Exploration can also be conducted on the rise of universal movement practices that has been boosted by the use of the internet. The methods include civic engagement, online activism, and collective action, which have relevant transformations in protest subtleties when they can be systematized and partaken in online. There has also been an emphasis on low production and participation costs in the entrenched forms of protest that have been directed online. A reduction in the prices of production has revealed that people are encouraged to organize based on new issues. Since the internet gives people comprehensive access to the "know how" of protest, then the content of "how to" sites and those that mechanize contribution in individual approaches is not connected to a limited site of claims (Earl et al. 2010). Besides, there is no indication issued to users that the utilization of these forms to press their assertions which includes the non-political ones would be unsuitable. The initial proof of online petitioning over the cultural products shows that it is likely that some of the 'new issues' will be less political. The result is that this produces the application of established protest strategies to address matters such as whether a consequence should follow a movie (Earl and Kimport 2009).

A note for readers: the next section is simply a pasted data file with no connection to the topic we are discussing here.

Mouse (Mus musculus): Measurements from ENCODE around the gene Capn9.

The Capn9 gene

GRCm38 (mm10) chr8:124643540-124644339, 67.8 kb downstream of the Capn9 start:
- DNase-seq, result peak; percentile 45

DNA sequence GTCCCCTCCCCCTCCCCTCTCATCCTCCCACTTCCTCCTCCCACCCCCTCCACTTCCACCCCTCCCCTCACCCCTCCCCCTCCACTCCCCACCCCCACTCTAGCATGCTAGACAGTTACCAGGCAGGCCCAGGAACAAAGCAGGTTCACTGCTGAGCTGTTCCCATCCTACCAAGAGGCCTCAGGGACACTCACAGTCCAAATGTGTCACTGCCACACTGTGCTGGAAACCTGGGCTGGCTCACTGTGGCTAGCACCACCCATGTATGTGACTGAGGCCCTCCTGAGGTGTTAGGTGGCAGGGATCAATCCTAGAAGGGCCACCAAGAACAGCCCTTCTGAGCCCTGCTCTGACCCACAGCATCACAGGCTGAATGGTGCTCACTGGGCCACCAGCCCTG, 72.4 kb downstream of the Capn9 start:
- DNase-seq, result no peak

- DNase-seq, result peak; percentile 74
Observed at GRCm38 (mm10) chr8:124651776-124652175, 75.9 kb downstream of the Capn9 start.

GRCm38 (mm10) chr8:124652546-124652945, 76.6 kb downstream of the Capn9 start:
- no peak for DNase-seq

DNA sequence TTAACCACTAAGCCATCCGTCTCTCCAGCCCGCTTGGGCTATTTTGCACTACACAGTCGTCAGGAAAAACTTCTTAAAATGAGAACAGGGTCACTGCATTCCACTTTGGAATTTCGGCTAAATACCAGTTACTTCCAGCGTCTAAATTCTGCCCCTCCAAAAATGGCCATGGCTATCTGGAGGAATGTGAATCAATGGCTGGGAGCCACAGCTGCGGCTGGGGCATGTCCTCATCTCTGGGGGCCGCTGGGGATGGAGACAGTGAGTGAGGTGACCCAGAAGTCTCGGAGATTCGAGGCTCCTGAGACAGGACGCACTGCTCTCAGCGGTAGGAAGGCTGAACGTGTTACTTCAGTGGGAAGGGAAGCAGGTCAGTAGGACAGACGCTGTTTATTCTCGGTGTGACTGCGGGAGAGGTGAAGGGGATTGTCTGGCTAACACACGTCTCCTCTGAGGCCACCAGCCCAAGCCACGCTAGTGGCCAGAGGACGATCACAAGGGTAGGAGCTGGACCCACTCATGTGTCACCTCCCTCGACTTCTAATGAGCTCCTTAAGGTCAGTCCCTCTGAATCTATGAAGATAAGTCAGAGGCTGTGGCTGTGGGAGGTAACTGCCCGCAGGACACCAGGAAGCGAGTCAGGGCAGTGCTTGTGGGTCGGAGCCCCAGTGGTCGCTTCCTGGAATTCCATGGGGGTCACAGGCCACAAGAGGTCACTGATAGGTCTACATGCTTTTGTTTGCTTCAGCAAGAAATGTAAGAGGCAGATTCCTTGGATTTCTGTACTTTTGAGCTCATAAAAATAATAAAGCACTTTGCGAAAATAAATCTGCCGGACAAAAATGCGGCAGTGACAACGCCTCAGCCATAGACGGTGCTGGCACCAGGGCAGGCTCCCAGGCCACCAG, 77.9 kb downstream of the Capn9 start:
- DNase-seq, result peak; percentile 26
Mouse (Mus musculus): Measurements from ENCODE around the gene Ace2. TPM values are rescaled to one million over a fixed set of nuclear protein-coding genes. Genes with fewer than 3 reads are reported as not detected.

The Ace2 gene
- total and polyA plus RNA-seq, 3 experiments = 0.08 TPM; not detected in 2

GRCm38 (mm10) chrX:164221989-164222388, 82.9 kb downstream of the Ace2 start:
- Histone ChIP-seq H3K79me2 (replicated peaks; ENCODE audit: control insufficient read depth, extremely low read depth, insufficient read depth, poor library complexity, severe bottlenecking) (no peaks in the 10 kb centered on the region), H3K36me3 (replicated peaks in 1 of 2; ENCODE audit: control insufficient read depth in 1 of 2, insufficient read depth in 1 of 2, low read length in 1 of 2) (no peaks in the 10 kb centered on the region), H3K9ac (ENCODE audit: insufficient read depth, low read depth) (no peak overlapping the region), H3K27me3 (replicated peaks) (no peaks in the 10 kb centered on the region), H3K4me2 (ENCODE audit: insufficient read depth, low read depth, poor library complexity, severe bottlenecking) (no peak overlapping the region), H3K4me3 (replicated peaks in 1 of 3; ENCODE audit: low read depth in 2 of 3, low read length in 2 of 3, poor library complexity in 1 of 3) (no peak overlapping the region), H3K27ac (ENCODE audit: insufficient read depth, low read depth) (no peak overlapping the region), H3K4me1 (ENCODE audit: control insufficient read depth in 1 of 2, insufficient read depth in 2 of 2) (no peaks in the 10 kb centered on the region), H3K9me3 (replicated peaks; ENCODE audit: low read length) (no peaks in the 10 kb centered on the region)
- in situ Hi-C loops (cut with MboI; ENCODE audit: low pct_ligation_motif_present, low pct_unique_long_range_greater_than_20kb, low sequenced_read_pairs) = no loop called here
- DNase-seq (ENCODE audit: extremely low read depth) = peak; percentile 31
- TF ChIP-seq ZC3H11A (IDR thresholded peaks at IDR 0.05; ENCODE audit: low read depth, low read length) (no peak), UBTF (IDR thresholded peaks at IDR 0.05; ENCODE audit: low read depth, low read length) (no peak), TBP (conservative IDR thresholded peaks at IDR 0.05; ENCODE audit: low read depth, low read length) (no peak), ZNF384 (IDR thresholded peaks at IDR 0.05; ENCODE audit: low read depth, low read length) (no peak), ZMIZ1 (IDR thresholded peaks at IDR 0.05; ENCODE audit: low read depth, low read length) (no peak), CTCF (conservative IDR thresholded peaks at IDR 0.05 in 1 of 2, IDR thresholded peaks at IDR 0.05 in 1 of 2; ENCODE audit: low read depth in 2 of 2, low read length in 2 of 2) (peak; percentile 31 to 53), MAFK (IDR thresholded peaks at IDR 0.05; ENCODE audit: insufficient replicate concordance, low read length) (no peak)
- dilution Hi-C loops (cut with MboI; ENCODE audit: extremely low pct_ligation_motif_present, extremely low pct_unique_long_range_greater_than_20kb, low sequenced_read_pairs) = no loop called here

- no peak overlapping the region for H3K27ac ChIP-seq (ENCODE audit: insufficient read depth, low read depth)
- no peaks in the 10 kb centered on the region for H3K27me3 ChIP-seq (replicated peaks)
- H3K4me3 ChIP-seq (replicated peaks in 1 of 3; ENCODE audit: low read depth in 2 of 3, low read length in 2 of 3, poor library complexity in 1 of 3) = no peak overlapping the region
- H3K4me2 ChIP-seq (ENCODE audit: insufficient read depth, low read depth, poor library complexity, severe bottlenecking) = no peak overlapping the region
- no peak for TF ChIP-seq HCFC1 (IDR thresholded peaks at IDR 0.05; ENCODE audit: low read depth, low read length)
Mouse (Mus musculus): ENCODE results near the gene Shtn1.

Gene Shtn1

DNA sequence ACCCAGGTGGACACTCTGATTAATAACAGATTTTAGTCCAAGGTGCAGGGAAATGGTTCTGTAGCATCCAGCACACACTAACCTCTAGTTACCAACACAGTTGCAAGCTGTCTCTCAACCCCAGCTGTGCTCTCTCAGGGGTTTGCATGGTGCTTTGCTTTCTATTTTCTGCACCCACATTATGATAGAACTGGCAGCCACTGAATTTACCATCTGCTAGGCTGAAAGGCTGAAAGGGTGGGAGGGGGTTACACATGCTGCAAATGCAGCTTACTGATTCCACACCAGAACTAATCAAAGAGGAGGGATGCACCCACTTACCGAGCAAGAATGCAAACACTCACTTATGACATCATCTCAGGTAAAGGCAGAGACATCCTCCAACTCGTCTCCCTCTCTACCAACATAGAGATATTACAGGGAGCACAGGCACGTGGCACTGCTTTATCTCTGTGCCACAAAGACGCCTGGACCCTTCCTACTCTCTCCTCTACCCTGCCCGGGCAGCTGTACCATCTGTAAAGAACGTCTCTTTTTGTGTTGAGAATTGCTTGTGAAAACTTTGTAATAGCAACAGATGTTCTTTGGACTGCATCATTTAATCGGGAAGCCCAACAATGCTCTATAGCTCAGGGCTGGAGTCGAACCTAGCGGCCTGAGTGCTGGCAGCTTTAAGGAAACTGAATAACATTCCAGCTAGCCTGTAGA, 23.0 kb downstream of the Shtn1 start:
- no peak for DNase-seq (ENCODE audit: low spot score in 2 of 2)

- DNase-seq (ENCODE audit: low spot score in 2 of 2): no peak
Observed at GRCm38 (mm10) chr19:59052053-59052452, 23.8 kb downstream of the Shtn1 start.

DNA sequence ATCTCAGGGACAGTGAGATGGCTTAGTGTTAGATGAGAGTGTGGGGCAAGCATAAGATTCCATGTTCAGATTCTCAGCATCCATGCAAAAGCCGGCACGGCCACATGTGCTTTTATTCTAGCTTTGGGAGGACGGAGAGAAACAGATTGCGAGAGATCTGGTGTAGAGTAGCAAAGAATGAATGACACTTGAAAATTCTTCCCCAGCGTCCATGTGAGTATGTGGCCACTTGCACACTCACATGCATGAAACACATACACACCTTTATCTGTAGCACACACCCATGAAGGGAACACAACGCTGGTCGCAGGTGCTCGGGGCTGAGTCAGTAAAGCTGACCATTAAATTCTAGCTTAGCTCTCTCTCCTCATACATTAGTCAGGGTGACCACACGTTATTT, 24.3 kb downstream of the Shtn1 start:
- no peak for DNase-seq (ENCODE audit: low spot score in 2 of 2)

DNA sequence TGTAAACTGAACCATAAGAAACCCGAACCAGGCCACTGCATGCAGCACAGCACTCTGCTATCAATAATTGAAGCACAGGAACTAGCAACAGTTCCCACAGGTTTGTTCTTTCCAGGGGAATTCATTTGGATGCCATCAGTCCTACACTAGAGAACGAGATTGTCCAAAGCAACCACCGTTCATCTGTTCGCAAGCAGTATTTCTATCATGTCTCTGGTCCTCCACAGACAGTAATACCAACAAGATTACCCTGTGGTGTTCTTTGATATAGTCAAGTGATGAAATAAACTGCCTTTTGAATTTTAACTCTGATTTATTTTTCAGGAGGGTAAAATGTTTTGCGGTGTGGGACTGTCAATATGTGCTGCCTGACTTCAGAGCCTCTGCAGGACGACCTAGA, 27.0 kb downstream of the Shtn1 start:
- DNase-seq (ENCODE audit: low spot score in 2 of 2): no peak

The above analysis has shown that people have the liberty to participate in different forms of protests online, and some of them may be quite detrimental to other parties. With low costs of producing and even participating in the online protests, people are likely to alter the message to suit their needs. In some cases, this might be detrimental to the target audience. When there is such a situation, it is relevant to have some form of control of the type of protest that people engage in and the content as well (Granovetter, 2001).